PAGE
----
by Rafe Arnott
Focal and Naim often pair up together at audio shows and while RMAF in Denver this year was no different in that sense, it was wholly different in that Focal was impressing like crazy by showing off it’s brand new entry-level premium enclosure, three-way floor standing Kanta loudspeaker. The new multli-coloured marvel is an interior designer’s dream with its modern, pastel palette, and with a suggested $10,000 USD price point it screams “Mode de vie!” or “Lifestyle!” for those of us on this side of Atlantic.
According to Focal the design took three years to research and develop what eventually became the Kanta No.2, which is actually the first model in this range (I don’t understand the naming convention either).
The company is no stranger to Beryllium which they use extensively in drivers – tweeters in particular, here it’s the newest generation IAL3 (Infinite Acoustic Loading) – and their flagship over-ear headphones: The Utopia.
In the Kanta the midrange/bass drivers feature Flax which Focal claims adds precision, warmth, detail, and musicality.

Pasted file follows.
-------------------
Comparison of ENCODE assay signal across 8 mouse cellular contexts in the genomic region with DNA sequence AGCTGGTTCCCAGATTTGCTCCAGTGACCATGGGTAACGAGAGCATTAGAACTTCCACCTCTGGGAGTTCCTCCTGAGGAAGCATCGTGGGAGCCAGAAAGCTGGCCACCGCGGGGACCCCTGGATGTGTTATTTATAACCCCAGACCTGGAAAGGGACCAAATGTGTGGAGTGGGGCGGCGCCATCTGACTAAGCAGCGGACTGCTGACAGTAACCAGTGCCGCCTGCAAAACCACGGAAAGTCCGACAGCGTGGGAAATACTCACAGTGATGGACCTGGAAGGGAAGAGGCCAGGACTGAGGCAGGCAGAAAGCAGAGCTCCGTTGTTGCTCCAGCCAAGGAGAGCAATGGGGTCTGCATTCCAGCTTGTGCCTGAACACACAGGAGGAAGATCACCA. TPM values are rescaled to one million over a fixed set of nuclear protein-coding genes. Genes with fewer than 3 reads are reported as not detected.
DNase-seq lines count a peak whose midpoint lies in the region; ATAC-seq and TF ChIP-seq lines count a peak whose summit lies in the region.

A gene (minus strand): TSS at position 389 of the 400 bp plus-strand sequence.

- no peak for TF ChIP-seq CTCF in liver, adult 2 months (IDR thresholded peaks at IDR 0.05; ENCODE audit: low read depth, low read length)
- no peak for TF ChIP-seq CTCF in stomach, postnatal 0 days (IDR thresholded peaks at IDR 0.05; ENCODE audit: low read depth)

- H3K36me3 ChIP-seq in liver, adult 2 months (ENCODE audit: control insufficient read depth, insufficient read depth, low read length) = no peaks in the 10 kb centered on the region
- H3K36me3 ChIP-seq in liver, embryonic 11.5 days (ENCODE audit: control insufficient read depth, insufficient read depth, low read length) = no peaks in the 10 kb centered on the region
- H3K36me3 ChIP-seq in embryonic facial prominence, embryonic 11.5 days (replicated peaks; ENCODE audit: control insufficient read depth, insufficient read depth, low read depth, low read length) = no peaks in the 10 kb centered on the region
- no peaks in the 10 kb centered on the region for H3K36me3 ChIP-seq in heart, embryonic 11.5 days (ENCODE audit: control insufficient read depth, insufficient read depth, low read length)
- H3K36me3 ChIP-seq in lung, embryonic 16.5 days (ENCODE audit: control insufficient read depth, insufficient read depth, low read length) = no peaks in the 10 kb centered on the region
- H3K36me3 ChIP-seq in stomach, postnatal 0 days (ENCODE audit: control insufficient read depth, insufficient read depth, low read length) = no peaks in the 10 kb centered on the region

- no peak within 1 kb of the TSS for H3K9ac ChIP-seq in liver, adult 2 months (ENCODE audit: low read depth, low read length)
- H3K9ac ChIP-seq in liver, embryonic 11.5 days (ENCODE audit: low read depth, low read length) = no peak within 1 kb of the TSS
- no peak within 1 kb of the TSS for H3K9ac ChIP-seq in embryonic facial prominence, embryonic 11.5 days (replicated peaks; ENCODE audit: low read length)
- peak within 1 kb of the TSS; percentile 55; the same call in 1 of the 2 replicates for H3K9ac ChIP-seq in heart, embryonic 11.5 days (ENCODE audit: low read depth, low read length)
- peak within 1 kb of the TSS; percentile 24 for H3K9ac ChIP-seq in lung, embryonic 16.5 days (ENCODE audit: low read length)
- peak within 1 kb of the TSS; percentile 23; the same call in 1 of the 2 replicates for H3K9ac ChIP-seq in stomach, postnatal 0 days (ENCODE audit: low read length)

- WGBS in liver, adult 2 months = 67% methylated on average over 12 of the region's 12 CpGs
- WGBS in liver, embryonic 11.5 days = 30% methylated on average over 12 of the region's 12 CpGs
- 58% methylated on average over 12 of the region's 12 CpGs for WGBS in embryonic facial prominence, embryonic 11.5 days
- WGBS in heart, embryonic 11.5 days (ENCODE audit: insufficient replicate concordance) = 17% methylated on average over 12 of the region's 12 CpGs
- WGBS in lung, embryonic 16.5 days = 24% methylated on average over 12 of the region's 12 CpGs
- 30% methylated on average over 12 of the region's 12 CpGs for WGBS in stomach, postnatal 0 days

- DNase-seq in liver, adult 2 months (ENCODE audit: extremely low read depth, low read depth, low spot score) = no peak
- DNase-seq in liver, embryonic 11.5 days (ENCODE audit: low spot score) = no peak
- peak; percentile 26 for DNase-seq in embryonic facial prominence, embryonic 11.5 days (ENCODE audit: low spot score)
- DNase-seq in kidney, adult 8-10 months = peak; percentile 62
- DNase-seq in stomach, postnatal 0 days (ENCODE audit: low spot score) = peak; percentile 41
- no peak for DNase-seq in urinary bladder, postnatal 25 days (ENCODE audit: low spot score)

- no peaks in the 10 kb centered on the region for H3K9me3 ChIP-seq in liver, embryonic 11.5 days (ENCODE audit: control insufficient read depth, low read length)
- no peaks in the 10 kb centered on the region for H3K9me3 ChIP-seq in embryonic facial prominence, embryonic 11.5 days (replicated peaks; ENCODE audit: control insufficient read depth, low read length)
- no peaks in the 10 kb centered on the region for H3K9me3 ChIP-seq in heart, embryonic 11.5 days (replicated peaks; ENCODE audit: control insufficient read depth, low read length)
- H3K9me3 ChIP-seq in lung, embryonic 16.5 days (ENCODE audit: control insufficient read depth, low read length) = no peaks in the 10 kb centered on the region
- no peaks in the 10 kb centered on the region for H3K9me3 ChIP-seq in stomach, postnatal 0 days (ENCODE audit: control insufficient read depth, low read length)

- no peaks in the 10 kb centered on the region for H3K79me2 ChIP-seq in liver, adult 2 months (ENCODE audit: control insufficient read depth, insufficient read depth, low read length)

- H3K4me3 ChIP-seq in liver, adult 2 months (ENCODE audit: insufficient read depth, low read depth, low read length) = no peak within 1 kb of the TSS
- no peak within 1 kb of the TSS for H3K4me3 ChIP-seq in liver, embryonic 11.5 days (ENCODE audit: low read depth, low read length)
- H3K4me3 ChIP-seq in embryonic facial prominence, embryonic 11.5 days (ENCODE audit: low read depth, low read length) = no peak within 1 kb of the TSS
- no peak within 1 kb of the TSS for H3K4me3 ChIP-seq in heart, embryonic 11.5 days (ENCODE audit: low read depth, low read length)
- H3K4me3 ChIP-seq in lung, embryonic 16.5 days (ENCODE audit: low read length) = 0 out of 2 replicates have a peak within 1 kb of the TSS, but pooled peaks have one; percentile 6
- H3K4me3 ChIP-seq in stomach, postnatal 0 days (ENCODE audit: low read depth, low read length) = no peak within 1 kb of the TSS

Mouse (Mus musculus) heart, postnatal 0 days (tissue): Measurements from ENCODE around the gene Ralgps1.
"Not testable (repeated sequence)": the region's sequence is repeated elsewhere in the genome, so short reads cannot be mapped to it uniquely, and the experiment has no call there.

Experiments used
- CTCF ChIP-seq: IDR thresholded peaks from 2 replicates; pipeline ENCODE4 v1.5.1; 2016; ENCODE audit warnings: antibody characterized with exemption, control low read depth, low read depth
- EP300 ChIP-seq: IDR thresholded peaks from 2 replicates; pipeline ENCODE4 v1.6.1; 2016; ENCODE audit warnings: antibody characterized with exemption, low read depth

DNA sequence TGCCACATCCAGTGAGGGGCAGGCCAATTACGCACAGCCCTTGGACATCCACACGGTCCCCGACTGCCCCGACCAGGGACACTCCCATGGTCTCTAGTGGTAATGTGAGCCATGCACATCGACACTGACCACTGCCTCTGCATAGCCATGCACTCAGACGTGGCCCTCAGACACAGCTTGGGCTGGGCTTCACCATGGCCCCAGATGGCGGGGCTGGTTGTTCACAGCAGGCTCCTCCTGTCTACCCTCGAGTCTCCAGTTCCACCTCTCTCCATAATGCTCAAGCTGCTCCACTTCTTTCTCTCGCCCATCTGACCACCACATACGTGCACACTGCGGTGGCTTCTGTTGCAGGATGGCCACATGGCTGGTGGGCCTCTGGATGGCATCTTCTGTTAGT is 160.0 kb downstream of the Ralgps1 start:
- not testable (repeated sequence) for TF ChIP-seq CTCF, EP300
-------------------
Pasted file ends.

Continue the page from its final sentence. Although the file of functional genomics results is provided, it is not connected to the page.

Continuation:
The new chassis, and driver housing contains a high-density polymer acoustic baffling material that is 70 per cent more dense, 15 per cent stiffer, and provides 25 per cent more damping than traditional MDF. To handle bass compression in the cabinet Focal has incorporated their Power Flow technology with two vents front, and rear in the cabinet.
The driver compliment is two 6.5-inch Flax woofers, one 6.5-inch Flax midrange, and the IAL3 Beryllium inverted tweeter. Response is rated 35Hz-40kHz (+/-3dB), 40-300 watts power handling, an eight-ohm nominal impedance, and each weighs in at a healthy 77lbs.
Being driven by a Naim stack featuring a NAC N-272 digital streamer/preamp (Approx. $4,600 USD) being fed computer audio, a NAP 250 DR power amp (Approx. $4,500 USD) , and dedicated XS power supplies for both (Approx. $1,900 USD), the sound was fast, powerful, and immensely engaging – typical of Naim electronics in my experience.
Focal tend to be very transparent loudspeakers, and can produce a slightly analytical sound when paired with sources or amps that tend to the lean side. While I wouldn’t describe Naim as ‘tubey’ sounding, they are a bit ‘warm,’ and some have called them “pipe, and slipper” amps, so when paired up with the Kantas this was an extremely satisfying sound. Think speed, power, and accuracy with some classic British hi-fi warmth that still retains all the dynamics, and percussive force many have come to expect from Focal.
It was a great pairing.
I have to say that I’m looking forward to hearing these Kanta again – well done Focal.